Photographs by Danny Kim
During the course of his industrious career, the frenetic West Village restaurateur Gabriel Stulman has mastered almost every casual dining trend in this fickle, fashionably casual restaurant era. He helped pioneer the upscale New American neighborhood-bistro craze (not to mention the upscale-burger craze and upscale-meatball-slider craze) with Joey Campanaro at the Little Owl, and then again at his own popular, tiny West Village restaurant, Joseph Leonard. He’s opened a counter-style restaurant devoted to stylishly casual food (Jeffrey’s Grocery) and a raffish neo-speakeasy joint (Fedora) featuring the nose-to-tail cooking of a young chef from the offal capital of North America, Montreal. You can enjoy very good nouveau-southern cooking in Stulman’s mini dining empire (the crispy ham-hock sandwich at Joseph Leonard) and an endless variety of trendy retro cocktails, many of which are poured by whiskery barkeeps wearing lumberjack shirts.
So it was only a matter of time before Stulman got around to tackling the most durable of all casual New York dining trends: rustic Italian food. His new restaurant is called Perla, and like his other establishments, it occupies a snug little space within walking distance of Sheridan Square. The bar serves drinks with catchy names like Tombstone Sunday Nights and Meet Me in Laredo. The clubby, beamy room is decorated with tastefully curated retro tchotchkes (faded black-and-white photos, framed antique menus) and lined with banquettes covered in shiny crimson leather. Party girls graze at the bar on esoteric varieties of handmade pasta. Obscure peasant delicacies like roasted lamb’s head are served as occasional specials. And the late-night bar menu includes boutique mushroom pizzas fired in that great totem of the Italian nouveau-rustico movement, the wood-burning oven.
Perla’s chef, Michael Toscano, used to run the kitchen at the fine Eataly meat restaurant, Manzo, and before that he worked at Babbo for the great nouveau-rustico godhead himself, Mario Batali. In accordance with the Batali doctrine, Toscano divides his menu into a dizzying number of sections (six plus dessert), each of which is packed with enough relentlessly hearty food to feed a family of Calabrian peasants for a week. On one visit, my tasters and I enjoyed crostini topped with lardo and baccala, followed by waxy strips of prosciutto made from a pig that, our waiter jauntily informed us, was raised on a diet of vegetables and whey. We picked at stacks of potato chips all’Amatriciana covered with a powder that includes pulverized chile flakes (among other things), and tasted so many antipasti (rosy beef tartare Piemontese, soft chunks of braised octopus, wood-fired blue prawns finished in brown butter) that even some of the most seasoned fatsos at my table were beginning to feel a little strain when the pastas arrived.
The pastas we sampled—after sips of water and several restorative gasps of air—were decent enough (try the agnolotti stuffed with beef short ribs and testa, and the eggy, pancetta-laced cavatelli), although several of them (the fazzoletti Bolognese, the slightly too sticky gnocchi, the spaghetti with rock shrimp) seemed to have been poured with the same thick, faintly pedestrian tomato sauce. If you’re wise, you’ll save your calories for the secondi items, like the plump fillet of red snapper in a subtle tomato brodetto, or the monkfish, which the kitchen garnishes with a black-truffle vinaigrette. I’ve never been a fan of that old rustico standby, roasted rabbit (it’s wrapped in pancetta here, in a vain attempt to alleviate its generic blandness), but the sweetly crisped roast duck is a thing of beauty, and so is the chicken cacciatore for two, which is roasted whole in the oven and presented to the table, in high peasant style, with its gnarled claws still attached.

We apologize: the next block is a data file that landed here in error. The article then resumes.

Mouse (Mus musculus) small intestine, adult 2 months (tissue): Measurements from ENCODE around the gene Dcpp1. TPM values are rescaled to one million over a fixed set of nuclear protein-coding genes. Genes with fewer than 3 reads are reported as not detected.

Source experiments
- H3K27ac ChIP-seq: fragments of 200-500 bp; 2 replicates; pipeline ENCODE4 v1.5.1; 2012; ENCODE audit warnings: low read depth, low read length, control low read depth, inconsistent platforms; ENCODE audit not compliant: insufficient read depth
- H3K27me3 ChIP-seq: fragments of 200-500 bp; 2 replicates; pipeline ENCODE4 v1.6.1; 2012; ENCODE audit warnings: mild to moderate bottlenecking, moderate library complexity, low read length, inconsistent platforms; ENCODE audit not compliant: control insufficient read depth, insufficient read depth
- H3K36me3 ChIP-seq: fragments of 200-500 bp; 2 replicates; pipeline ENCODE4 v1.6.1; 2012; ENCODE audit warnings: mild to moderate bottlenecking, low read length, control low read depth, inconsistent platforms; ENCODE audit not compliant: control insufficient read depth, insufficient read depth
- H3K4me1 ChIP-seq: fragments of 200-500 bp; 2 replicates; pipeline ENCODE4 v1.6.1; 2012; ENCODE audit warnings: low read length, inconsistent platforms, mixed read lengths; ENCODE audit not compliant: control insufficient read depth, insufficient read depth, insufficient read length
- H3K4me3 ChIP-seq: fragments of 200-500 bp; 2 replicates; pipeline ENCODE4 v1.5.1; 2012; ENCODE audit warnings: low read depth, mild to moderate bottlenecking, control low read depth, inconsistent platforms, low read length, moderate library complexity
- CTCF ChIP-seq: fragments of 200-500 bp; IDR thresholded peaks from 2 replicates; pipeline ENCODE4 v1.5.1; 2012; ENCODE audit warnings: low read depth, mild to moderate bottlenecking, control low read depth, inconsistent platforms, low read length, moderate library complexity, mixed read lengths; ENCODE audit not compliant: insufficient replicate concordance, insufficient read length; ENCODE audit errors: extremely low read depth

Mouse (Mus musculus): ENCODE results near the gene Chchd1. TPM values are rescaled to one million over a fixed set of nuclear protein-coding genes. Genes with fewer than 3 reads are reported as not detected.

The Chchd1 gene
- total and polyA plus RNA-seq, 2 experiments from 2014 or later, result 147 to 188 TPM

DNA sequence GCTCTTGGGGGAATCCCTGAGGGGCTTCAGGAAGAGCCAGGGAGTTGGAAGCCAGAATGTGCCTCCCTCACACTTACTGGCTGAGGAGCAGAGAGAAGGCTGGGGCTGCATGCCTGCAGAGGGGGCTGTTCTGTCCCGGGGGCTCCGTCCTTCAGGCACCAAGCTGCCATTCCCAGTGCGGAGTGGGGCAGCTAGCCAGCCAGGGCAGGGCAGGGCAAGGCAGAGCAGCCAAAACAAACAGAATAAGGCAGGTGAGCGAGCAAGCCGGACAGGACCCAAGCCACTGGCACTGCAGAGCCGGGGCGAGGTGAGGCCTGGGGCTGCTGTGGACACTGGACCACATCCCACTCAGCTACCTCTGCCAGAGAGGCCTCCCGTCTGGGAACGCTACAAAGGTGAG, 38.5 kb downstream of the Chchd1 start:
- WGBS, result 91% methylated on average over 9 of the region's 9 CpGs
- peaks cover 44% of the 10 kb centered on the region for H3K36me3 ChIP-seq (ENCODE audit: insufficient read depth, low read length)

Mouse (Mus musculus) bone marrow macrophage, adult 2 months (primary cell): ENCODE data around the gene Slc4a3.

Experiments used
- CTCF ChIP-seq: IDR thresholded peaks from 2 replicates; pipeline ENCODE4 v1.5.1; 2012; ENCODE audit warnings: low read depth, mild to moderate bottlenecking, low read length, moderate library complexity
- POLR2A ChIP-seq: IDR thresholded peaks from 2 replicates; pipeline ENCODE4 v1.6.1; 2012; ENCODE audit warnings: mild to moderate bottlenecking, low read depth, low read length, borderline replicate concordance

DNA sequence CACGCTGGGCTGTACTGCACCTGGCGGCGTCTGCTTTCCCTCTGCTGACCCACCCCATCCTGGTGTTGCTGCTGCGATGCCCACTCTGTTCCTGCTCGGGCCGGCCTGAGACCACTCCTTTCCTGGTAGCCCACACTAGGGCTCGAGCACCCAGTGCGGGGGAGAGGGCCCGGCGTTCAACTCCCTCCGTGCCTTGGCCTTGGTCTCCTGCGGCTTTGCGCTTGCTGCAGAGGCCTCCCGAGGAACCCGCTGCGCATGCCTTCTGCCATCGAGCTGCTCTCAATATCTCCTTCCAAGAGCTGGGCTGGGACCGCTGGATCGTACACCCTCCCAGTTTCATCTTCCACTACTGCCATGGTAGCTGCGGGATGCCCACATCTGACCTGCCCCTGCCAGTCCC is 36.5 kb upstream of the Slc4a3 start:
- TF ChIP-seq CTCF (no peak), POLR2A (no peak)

Toscano is one of the more gifted nose-to-tail cooks in the city, which means you can also get giant helpings of grilled beef tongue at Perla (“How can anyone eat this much tongue?” one of the fatsos gasped), and platters of pink lamb loin served with tiny, deliciously fatty lamb breast on the side. The world-class steaks include a nicely charred New York strip (with a mélange of escarole and chanterelles and bone marrow), and a superb bone-in rib eye for two, which is fired in the wood-burning oven and piled over a mass of sweet, tangy borlotti beans splashed with balsamic and fat drippings. Then there’s the lamb’s-head special, which is roasted whole and brought to the table propped upright on a butcher board like some giant, medieval totem. The cheeks are the best part, as every rustico veteran knows, and if you’re feeling brave, you can dip them into a smear of fresh Robiolina cheese, which the chef leavens with lamb’s brains.
I suppose it’s possible not to eat like a drunken Viking at Perla, but as a dutiful professional, I never managed the trick. My daintier guests assured me that there are vegetable options to pick at in between the pasta and secondi courses (sautéed Brussels sprouts with yellow foot mushrooms and goat’s-milk cheese, arugula salad, good funghi misti and cauliflower contorni, or “side dishes”), and if you feel like subsisting on fresh oysters at the bar (Island Creeks from Massachusetts for $3 apiece, say), you can do that, too. I have dim memories of one or two relatively light desserts, like sorbetti flavored with grapefruit and Campari, and a snow-colored wheel of panna cotta that looked lighter than it was thanks to an accompaniment of fennel shavings and grapefruit. But the best way to end dinner at this robust, polished, slightly formulaic ristorante is with a wedge of the house polenta apple-and-fig upside-down cake, which is as elegant, in its stolid way, as a classic tarte Tatin, and nearly twice as thick.